While most of the media discussion surrounding the proposed healthcare reform bill has focused on medical insurance coverage for traditional testing, procedures, and doctor or hospital visits, new taxes proposed in the bill have sparked much buzz, as well. After the Senate vote passed the bill into debate in November, taxes such as the 5 percent proposed tax on cosmetic procedures have been in the spotlight. The tax, nicknamed the “botax,” is one of several proposed taxes to help fund the healthcare overhaul, and would include the gamut of elective cosmetic procedures, including Botox.
The American Academy of Cosmetic Surgery has formally opposed the proposed tax, arguing that this tax hasn’t shown to raise projected revenues in New Jersey, the only state that has implemented a plastic surgery tax. The AACS has also highlighted the sometimes blurry line between what is considered “cosmetic” and what is medically necessary, and that those electing cosmetic procedures are often middle-class individuals, not just the wealthy. The fact that the tax would directly impact the middle-class has caused many journalists and bloggers to speak out, citing President Obama’s campaign promise not to increase taxes on those earning less than $200,000 per year.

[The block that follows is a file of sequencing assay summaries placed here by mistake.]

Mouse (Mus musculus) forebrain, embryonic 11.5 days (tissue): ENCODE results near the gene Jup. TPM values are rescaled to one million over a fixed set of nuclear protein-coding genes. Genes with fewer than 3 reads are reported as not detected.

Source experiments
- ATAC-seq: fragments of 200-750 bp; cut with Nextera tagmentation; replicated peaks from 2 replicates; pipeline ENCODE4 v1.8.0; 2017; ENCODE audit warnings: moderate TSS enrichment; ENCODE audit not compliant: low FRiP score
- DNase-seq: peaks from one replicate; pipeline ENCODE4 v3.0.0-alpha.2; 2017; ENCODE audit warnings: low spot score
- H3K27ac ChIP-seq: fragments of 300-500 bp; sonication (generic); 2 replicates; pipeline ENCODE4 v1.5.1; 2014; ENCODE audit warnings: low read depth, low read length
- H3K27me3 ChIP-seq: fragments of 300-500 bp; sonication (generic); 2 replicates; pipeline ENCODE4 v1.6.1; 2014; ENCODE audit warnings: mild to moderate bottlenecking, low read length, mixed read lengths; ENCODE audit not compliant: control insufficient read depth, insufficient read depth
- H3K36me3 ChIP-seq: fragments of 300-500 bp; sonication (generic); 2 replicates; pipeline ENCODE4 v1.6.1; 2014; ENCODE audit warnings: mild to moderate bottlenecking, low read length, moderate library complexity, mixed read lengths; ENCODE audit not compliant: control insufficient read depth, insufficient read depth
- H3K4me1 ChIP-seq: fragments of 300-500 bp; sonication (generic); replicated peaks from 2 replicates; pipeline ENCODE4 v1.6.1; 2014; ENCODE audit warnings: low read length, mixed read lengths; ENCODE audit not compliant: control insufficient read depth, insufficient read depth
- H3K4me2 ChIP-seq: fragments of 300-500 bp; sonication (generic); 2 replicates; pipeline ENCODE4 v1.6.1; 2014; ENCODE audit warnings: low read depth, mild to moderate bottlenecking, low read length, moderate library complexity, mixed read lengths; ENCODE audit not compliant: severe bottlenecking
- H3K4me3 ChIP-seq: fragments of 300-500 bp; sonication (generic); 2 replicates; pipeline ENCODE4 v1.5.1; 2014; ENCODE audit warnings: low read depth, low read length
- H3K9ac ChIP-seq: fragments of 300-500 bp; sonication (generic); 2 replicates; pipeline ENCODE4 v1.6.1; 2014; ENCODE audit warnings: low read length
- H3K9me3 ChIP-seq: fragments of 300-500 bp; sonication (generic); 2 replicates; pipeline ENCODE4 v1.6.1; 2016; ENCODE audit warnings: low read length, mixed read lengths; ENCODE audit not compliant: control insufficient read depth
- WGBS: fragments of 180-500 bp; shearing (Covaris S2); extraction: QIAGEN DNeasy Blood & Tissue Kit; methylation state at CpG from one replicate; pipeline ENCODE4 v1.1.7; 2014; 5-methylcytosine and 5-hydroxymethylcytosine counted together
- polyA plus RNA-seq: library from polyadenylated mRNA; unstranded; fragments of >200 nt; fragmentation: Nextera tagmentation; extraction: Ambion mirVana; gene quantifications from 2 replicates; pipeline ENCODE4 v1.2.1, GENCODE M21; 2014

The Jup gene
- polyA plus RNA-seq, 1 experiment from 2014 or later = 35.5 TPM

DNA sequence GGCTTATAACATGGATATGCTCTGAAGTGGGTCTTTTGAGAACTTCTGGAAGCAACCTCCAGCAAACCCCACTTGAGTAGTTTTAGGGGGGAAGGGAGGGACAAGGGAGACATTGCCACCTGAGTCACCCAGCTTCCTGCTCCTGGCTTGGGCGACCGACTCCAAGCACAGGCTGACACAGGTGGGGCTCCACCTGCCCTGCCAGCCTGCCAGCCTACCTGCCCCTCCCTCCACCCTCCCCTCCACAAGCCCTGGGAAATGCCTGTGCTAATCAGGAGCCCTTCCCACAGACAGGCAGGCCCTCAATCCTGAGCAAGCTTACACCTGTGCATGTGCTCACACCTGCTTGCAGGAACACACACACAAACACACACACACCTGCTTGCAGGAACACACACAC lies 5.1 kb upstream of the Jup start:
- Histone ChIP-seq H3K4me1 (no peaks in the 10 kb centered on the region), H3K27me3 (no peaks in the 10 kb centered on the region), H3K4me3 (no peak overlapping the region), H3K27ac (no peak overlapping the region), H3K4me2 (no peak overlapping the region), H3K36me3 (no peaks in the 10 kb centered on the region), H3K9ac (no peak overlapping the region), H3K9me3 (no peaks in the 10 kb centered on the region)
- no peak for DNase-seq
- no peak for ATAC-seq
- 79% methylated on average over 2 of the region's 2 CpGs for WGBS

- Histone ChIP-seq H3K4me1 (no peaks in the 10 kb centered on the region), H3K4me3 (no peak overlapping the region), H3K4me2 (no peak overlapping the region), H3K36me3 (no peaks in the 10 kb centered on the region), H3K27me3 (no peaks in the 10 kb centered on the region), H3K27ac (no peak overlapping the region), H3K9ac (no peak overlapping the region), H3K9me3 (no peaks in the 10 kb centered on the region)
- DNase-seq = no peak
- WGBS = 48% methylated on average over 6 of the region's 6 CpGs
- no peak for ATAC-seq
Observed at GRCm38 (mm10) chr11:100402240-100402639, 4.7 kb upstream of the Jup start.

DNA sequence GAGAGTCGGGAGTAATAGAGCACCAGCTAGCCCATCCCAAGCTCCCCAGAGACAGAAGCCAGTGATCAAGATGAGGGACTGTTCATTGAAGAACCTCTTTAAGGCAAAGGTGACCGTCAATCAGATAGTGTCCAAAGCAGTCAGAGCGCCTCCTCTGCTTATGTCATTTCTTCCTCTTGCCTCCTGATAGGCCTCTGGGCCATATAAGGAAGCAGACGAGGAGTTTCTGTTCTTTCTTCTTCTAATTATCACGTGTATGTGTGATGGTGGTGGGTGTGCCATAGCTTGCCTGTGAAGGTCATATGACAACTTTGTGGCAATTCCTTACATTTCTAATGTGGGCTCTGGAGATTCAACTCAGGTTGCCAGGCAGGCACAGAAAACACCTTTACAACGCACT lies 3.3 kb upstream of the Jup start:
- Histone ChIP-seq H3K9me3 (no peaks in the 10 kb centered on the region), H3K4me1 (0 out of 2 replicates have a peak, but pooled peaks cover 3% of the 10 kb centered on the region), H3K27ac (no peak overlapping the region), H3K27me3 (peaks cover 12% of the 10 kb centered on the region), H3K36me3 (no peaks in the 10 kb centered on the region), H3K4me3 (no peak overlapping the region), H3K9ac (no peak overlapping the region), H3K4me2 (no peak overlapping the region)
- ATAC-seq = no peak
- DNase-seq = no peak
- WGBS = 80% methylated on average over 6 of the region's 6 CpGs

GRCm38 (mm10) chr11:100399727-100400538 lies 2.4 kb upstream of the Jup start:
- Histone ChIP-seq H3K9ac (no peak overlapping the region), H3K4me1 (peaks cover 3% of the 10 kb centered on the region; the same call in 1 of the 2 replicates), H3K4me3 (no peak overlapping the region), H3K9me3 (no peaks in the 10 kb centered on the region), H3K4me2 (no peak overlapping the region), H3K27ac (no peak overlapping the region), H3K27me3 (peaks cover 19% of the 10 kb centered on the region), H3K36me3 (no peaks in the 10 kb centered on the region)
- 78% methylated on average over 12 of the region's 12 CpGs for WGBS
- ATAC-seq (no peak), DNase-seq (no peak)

The AACS has spoken out against the tax because it is a serious consideration of the current healthcare reform bill. As the bill undergoes lengthy debates, the cosmetic procedure tax, as well as other proposed taxes, will no doubt receive much attention. As healthcare reform progresses, if it looks like the botax might become law, there may be quite a few citizens clamoring for surgery before they have to pay an extra five percent. If you are interested in learning more about the cosmetic tax, who it could impact, and what it might mean for you, speak with a licensed professional in your area and/or your local congressman.